‘Little Girl Blue,’ A Docudrama Becomes A Journey Of Healing

‘Little Girl Blue,’ A Docudrama Becomes A Journey Of Healing

The film directed by Mona Achache is a love letter to her mother and a tribute to her intellectual lineage that includes the likes of Henri Bergson and Marcel Proust, although they are not mentioned here. Little Girl Blue was presented at the 2023 Cannes Film Festival in the Special Screenings section and was well received by critics. The film is a co-production between France and Belgium and is currently part of Rendez-Vous with French Cinema 2024 at Lincoln Center.

The French-Moroccan director, after the passing of her mother Carole, discovered thousands of photos, letters and recordings. This triggered her to investigate into the suicide of her mother through a mind-blowing hybrid docudrama. This path of cinematic therapy begins with the director reconstructing her mother’s life, through the enactment of an actress: Marion Cotillard.

Writer and photographer Carole Achache is played majestically by Cotillard, who won the César Award for Best Actress with this role, becoming the first actress to be nominated for a documentary. Mona Achache acts as herself, as the meta-narrative embraces the genre of theatre and surrealist art.

Little Girl Blue is the exploration of a matriarchal family as it also chronicles the work of the filmmaker’s grandmother, Monique Lange, who was a prolific writer and worked as an editor for Gallimard, interacting with the likes of William Faulkner, Marguerite Duras, Marcel Camus and Jean Genet. The latter became a close but problematic friend, who dramatically overstepped certain boundaries, including abusing Monique’s daughter (Mona’s mother, Carole), at a young age. The film alternates these revelations with some old footage and photos of Saint-Germain clubs in the Fifties, adding further dark undertones. The mood is encapsulated in the the title of the film which takes its name after a Janis Joplin song we hear in the film.

The experimental motion picture travels one decade after the next, scrutinising how the political atmosphere of each epoch influenced the female line of the Achache family. As the director has said of the film: “All my life, I have looked for my mother, in female figures around me. Mine was very flawed. And then she hung herself. I packed her belongings. I came across pictures of her. I see a sublime woman there that I don’t recognise. So, for the first time in my life, I go in search of my own mother. Through it, I will also explore an era, an environment, a movement: the literary Paris of the 60s and 70s. The sexual, homosexual revolution. The liberation of women. The return of morality and conformism in the 80s. The lost illusions of the post-sixty-eighters.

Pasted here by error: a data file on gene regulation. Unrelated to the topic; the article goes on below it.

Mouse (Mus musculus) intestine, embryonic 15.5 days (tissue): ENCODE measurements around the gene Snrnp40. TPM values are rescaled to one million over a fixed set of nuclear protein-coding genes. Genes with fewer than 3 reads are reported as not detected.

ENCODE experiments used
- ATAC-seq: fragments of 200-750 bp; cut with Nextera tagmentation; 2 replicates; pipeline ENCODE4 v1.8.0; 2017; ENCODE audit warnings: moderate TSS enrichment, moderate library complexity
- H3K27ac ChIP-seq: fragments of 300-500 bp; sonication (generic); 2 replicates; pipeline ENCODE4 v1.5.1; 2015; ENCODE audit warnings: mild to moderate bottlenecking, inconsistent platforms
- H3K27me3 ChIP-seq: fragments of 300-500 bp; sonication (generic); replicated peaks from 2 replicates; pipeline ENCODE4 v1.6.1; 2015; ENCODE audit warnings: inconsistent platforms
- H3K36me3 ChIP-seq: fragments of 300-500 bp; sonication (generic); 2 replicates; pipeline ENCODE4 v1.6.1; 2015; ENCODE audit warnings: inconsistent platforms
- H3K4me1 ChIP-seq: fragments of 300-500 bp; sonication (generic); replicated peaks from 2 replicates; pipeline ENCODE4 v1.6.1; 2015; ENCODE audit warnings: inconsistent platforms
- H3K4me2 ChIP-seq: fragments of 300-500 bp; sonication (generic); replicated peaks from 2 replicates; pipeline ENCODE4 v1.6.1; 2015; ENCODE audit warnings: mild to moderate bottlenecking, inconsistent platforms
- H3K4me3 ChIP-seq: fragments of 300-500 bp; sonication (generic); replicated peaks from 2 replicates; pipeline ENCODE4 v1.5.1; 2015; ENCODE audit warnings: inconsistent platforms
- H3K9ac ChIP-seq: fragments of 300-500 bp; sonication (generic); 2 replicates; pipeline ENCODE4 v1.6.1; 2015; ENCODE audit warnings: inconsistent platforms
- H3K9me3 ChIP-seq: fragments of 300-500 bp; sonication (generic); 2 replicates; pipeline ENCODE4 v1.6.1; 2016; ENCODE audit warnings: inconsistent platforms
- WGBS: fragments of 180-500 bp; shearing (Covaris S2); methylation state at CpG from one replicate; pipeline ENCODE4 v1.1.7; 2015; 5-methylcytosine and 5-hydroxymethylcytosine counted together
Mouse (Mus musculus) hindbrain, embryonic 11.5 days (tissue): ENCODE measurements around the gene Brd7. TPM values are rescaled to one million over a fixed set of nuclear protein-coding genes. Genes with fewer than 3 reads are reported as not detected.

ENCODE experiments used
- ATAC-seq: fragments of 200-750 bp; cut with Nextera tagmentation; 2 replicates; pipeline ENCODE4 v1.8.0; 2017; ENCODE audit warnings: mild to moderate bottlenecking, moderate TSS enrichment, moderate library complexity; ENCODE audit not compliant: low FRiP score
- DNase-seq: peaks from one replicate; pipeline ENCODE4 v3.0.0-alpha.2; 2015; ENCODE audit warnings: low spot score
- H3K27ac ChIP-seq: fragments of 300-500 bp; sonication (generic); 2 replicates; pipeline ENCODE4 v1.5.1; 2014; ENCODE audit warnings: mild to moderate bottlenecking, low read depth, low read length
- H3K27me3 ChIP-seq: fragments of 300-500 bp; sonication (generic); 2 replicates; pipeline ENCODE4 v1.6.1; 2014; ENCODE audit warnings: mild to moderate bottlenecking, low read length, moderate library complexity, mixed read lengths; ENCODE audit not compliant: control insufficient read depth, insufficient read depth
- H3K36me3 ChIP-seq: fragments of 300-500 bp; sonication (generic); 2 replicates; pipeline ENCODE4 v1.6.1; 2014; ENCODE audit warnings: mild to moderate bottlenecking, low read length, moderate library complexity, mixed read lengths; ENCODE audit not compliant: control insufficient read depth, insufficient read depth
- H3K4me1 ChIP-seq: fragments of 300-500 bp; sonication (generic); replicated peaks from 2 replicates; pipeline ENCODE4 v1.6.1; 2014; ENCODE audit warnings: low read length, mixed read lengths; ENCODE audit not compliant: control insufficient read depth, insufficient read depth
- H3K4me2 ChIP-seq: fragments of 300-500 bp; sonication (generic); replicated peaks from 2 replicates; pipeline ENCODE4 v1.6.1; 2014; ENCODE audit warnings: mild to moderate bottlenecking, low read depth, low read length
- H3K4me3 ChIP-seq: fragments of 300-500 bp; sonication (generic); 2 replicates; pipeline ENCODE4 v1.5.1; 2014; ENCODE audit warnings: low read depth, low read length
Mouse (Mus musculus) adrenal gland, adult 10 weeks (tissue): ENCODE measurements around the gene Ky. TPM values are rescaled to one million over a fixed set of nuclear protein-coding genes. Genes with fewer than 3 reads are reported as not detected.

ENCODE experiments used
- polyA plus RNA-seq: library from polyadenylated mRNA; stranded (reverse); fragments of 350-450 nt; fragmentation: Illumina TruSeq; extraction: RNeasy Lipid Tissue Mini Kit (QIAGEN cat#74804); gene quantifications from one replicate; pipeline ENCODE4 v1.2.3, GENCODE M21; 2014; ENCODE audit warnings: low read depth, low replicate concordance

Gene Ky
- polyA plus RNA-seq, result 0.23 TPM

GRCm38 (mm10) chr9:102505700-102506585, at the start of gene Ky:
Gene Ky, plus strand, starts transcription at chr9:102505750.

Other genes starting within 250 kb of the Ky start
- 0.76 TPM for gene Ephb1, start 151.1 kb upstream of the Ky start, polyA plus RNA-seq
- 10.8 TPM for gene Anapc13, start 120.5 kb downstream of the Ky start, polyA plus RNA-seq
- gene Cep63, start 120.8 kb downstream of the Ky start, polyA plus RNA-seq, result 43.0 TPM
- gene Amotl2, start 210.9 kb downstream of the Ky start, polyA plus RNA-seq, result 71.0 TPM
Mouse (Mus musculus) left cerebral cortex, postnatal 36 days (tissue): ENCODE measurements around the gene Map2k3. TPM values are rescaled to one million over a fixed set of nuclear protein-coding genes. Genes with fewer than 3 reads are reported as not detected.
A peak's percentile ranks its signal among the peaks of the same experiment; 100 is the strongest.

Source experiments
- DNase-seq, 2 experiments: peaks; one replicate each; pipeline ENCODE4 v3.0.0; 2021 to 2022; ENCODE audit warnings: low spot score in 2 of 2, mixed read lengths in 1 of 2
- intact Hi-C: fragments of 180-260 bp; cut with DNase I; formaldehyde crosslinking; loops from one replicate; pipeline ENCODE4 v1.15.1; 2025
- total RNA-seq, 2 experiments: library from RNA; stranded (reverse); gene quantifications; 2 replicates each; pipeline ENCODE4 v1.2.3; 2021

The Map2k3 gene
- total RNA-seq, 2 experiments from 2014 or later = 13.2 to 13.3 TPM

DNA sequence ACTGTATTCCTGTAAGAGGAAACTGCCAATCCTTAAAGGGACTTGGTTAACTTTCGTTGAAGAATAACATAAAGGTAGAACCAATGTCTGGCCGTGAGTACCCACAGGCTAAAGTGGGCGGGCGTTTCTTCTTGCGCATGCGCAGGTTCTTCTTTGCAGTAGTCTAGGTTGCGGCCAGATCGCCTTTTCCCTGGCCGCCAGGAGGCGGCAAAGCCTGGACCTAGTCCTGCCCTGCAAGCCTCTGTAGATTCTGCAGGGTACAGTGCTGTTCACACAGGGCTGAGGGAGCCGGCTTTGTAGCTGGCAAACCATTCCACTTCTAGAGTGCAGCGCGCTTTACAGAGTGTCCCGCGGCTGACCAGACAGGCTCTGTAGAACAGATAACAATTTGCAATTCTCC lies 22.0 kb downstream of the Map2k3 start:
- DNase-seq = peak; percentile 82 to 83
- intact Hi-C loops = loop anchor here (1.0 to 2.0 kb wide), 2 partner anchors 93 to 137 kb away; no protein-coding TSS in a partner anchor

The storytelling is based on very well documented facts, from which it takes flight into a free expressive form that goes outside the lines of conventional film narration. It’s impressive to see what the director of films such as The Hedgehog and Valiant Hearts has managed to achieve, by thinking outside the box and sharing such a personal story.

Little Girl Blue marks Mona Achache’s pièce de résistance as filmmaking helps her accomplish her dream to bring her mother back to life, to retrace her journey and find out who she really was, exactly as she expressed: “I have an impossible dream: to raise my mother from the dead so she can tell me why she ended it all.” With this film Mona Achache has made the impossible possible.

Photo Credit: Les Films du Poisson

Final Grade: B+

Check out more of Chiara’s articles.

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